I am studying the very BASIC introduction of catalysis in general chemistry and encountered an example of a heterogeneous catalyst, which is catalytic hydrogenation of alkene into alkane using Pt/C or Pd/C, I have some questions:

  1. why sometimes we need to use Pt, and sometimes we need to use Pd? Are there any differences in reactivity, or just purely depends on what is at hand?

  2. I know the addition of activated carbon powder is to increase the surface area between reactants and catalyst. However, the carbon powder isn't added all the time when doing different heterogeneous catalysis reactions, why is it so if it is beneficial?

  3. Bond dissociation energy of H2 = 436kJ/mol. But when H2 is adsorbed on the metal surface, the bond is broken. How come this simple step can break this strong bond? I suspect the metal-H bond formed is stronger than H-H bond, which means it is favorable, but I still have no idea where does the 436kJ/mol energy comes from.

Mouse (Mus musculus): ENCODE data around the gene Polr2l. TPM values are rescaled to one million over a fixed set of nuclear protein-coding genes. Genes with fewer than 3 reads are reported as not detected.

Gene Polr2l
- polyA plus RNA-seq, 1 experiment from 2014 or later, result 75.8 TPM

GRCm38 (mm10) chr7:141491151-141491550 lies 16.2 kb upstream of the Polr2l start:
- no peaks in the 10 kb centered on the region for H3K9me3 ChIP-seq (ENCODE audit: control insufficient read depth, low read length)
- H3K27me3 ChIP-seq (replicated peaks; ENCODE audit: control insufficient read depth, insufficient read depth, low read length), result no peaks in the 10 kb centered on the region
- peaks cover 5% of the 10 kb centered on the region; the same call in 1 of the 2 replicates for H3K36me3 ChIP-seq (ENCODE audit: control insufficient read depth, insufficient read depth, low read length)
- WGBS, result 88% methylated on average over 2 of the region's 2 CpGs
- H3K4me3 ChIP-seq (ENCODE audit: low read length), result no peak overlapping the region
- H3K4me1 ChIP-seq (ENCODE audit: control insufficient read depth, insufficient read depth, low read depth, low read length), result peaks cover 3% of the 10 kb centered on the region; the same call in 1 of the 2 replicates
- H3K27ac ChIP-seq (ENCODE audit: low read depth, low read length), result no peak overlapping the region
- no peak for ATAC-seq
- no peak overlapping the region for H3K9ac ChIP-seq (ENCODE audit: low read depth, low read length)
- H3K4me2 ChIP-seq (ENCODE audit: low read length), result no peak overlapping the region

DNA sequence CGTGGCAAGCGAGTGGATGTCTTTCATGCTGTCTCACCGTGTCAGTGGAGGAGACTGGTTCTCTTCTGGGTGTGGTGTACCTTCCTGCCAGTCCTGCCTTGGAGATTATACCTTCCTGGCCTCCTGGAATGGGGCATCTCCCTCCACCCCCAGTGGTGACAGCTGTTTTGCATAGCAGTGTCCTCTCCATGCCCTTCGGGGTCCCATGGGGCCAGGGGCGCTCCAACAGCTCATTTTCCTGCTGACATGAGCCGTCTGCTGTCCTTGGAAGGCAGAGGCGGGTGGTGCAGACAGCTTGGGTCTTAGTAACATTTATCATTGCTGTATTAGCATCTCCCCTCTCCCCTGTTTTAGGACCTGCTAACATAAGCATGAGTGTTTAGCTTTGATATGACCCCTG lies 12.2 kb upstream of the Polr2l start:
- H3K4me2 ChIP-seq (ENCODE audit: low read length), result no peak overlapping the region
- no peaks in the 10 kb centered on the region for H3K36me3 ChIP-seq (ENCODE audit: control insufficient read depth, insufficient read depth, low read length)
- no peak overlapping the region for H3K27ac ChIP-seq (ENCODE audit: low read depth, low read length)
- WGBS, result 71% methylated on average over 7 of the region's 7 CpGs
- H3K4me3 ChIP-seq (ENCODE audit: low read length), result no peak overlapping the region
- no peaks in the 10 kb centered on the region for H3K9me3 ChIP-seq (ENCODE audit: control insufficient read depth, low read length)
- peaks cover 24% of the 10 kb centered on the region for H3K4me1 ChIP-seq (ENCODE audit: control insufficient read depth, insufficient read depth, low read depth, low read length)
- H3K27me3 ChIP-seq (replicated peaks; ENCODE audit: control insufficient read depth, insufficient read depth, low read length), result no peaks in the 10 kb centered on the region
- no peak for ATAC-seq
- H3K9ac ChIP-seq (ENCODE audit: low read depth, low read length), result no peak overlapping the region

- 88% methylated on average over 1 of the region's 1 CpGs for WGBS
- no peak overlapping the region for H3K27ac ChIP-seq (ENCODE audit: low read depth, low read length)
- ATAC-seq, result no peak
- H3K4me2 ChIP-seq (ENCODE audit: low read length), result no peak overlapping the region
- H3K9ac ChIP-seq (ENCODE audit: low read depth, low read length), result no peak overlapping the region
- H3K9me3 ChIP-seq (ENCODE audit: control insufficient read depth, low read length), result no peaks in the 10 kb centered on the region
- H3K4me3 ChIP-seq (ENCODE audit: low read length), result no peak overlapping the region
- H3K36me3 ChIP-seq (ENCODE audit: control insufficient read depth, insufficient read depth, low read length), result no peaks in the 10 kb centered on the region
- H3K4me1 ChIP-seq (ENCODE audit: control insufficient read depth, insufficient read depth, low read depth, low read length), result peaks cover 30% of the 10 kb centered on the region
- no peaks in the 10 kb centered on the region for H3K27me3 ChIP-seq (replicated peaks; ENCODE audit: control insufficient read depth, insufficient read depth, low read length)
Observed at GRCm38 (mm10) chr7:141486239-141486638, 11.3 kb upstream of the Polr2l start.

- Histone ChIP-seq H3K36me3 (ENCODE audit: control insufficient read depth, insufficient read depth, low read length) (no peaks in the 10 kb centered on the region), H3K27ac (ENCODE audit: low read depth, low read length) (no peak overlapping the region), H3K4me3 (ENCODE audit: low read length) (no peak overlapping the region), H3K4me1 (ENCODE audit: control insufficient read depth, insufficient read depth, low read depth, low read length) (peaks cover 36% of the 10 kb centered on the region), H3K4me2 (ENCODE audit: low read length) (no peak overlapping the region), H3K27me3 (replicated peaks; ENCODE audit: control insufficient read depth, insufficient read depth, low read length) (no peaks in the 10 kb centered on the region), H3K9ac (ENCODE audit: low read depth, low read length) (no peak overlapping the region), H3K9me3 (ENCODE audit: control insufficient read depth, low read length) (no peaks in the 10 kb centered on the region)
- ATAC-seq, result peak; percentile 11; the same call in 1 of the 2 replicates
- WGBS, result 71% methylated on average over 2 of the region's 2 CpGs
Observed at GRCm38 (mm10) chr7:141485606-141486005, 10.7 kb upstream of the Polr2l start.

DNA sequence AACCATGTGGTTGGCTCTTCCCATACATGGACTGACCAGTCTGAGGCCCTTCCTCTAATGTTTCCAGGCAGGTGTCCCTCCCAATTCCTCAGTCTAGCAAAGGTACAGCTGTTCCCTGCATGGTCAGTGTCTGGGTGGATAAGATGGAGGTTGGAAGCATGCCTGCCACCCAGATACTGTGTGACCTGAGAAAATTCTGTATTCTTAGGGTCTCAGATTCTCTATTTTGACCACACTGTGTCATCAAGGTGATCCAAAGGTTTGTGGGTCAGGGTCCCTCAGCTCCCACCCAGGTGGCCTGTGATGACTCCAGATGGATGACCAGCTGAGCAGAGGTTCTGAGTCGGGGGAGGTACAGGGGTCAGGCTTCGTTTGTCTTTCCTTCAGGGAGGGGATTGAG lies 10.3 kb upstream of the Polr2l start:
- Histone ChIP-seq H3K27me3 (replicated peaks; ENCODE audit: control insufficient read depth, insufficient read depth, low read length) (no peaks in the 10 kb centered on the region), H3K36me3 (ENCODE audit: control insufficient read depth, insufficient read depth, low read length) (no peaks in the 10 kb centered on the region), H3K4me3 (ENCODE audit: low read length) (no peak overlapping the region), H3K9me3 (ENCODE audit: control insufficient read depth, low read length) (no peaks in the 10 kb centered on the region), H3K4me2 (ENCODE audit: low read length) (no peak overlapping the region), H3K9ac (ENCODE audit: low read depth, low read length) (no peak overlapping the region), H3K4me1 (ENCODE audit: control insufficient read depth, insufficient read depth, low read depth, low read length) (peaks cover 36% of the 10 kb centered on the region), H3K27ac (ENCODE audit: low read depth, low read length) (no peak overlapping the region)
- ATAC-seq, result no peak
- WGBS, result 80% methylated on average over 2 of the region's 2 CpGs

Thanksenter image description here

  • $\begingroup$ Q3-Hydrogenation of Alkenes is an exothermic process. $\endgroup$
    – user102687
    Jan 20 at 16:19
  • $\begingroup$ Pt is rather more reactive than Pd as a catalyst so you might prefer to use Pd when there are other potentially reducible groups present. $\endgroup$
    – Waylander
    Jan 20 at 16:52

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